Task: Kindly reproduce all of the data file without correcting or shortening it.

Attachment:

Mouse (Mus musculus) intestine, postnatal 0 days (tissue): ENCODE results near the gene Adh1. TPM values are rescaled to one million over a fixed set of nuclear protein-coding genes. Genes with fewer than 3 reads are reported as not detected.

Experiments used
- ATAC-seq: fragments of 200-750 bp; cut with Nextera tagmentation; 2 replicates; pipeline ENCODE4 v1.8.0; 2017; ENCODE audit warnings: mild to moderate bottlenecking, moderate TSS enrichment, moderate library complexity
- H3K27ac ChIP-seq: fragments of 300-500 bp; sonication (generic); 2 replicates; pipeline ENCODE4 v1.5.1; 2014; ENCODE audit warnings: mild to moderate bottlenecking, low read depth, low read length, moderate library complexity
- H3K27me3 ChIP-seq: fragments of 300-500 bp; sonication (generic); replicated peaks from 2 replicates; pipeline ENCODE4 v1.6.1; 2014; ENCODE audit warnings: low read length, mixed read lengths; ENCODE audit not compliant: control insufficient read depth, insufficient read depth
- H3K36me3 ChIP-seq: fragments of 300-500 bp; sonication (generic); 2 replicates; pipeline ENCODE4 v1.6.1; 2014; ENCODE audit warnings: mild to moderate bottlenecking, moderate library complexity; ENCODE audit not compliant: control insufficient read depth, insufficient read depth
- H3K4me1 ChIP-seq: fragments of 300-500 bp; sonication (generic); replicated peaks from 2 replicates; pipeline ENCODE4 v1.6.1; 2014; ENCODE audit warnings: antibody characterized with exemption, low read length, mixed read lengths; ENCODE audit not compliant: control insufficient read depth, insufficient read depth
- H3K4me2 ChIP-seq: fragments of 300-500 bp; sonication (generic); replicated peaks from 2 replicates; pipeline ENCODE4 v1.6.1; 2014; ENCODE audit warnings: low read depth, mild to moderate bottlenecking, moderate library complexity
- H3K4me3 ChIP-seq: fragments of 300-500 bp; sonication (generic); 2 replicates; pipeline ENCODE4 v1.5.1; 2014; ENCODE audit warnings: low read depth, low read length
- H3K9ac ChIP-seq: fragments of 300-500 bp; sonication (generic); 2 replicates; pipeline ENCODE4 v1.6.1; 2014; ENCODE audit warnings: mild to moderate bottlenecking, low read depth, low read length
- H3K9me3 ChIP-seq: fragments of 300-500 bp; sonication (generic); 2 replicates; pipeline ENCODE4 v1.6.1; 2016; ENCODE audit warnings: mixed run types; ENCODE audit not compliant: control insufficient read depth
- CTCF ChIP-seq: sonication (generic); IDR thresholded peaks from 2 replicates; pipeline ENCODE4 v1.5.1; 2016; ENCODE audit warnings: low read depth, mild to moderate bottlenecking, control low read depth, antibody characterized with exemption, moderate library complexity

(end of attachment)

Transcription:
Mouse (Mus musculus) intestine, postnatal 0 days (tissue): ENCODE results near the gene Adh1. TPM values are rescaled to one million over a fixed set of nuclear protein-coding genes. Genes with fewer than 3 reads are reported as not detected.

Experiments used
- ATAC-seq: fragments of 200-750 bp; cut with Nextera tagmentation; 2 replicates; pipeline ENCODE4 v1.8.0; 2017; ENCODE audit warnings: mild to moderate bottlenecking, moderate TSS enrichment, moderate library complexity
- H3K27ac ChIP-seq: fragments of 300-500 bp; sonication (generic); 2 replicates; pipeline ENCODE4 v1.5.1; 2014; ENCODE audit warnings: mild to moderate bottlenecking, low read depth, low read length, moderate library complexity
- H3K27me3 ChIP-seq: fragments of 300-500 bp; sonication (generic); replicated peaks from 2 replicates; pipeline ENCODE4 v1.6.1; 2014; ENCODE audit warnings: low read length, mixed read lengths; ENCODE audit not compliant: control insufficient read depth, insufficient read depth
- H3K36me3 ChIP-seq: fragments of 300-500 bp; sonication (generic); 2 replicates; pipeline ENCODE4 v1.6.1; 2014; ENCODE audit warnings: mild to moderate bottlenecking, moderate library complexity; ENCODE audit not compliant: control insufficient read depth, insufficient read depth
- H3K4me1 ChIP-seq: fragments of 300-500 bp; sonication (generic); replicated peaks from 2 replicates; pipeline ENCODE4 v1.6.1; 2014; ENCODE audit warnings: antibody characterized with exemption, low read length, mixed read lengths; ENCODE audit not compliant: control insufficient read depth, insufficient read depth
- H3K4me2 ChIP-seq: fragments of 300-500 bp; sonication (generic); replicated peaks from 2 replicates; pipeline ENCODE4 v1.6.1; 2014; ENCODE audit warnings: low read depth, mild to moderate bottlenecking, moderate library complexity
- H3K4me3 ChIP-seq: fragments of 300-500 bp; sonication (generic); 2 replicates; pipeline ENCODE4 v1.5.1; 2014; ENCODE audit warnings: low read depth, low read length
- H3K9ac ChIP-seq: fragments of 300-500 bp; sonication (generic); 2 replicates; pipeline ENCODE4 v1.6.1; 2014; ENCODE audit warnings: mild to moderate bottlenecking, low read depth, low read length
- H3K9me3 ChIP-seq: fragments of 300-500 bp; sonication (generic); 2 replicates; pipeline ENCODE4 v1.6.1; 2016; ENCODE audit warnings: mixed run types; ENCODE audit not compliant: control insufficient read depth
- CTCF ChIP-seq: sonication (generic); IDR thresholded peaks from 2 replicates; pipeline ENCODE4 v1.5.1; 2016; ENCODE audit warnings: low read depth, mild to moderate bottlenecking, control low read depth, antibody characterized with exemption, moderate library complexity